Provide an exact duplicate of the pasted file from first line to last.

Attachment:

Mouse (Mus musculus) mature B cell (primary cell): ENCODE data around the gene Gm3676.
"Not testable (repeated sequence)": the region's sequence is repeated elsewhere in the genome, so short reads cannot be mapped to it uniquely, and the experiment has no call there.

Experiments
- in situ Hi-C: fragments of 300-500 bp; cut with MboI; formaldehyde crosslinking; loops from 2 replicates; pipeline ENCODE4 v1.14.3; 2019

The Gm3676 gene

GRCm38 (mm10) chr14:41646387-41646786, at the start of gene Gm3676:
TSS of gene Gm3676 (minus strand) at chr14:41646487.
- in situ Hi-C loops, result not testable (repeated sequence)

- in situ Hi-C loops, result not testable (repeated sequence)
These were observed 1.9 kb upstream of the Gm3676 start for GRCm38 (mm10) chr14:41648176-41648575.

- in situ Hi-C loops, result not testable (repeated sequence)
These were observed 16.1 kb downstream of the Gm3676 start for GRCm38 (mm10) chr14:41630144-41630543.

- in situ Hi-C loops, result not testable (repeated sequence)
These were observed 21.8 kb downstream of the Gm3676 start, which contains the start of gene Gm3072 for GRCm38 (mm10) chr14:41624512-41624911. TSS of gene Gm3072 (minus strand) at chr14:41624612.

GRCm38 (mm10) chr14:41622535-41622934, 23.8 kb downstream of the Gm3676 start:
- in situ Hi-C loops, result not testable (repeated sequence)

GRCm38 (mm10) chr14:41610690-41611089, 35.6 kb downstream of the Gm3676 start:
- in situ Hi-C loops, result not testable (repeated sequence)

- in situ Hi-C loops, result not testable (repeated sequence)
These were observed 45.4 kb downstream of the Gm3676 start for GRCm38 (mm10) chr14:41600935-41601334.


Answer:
Mouse (Mus musculus) mature B cell (primary cell): ENCODE data around the gene Gm3676.
"Not testable (repeated sequence)": the region's sequence is repeated elsewhere in the genome, so short reads cannot be mapped to it uniquely, and the experiment has no call there.

Experiments
- in situ Hi-C: fragments of 300-500 bp; cut with MboI; formaldehyde crosslinking; loops from 2 replicates; pipeline ENCODE4 v1.14.3; 2019

The Gm3676 gene

GRCm38 (mm10) chr14:41646387-41646786, at the start of gene Gm3676:
TSS of gene Gm3676 (minus strand) at chr14:41646487.
- in situ Hi-C loops, result not testable (repeated sequence)

- in situ Hi-C loops, result not testable (repeated sequence)
These were observed 1.9 kb upstream of the Gm3676 start for GRCm38 (mm10) chr14:41648176-41648575.

- in situ Hi-C loops, result not testable (repeated sequence)
These were observed 16.1 kb downstream of the Gm3676 start for GRCm38 (mm10) chr14:41630144-41630543.

- in situ Hi-C loops, result not testable (repeated sequence)
These were observed 21.8 kb downstream of the Gm3676 start, which contains the start of gene Gm3072 for GRCm38 (mm10) chr14:41624512-41624911. TSS of gene Gm3072 (minus strand) at chr14:41624612.

GRCm38 (mm10) chr14:41622535-41622934, 23.8 kb downstream of the Gm3676 start:
- in situ Hi-C loops, result not testable (repeated sequence)

GRCm38 (mm10) chr14:41610690-41611089, 35.6 kb downstream of the Gm3676 start:
- in situ Hi-C loops, result not testable (repeated sequence)

- in situ Hi-C loops, result not testable (repeated sequence)
These were observed 45.4 kb downstream of the Gm3676 start for GRCm38 (mm10) chr14:41600935-41601334.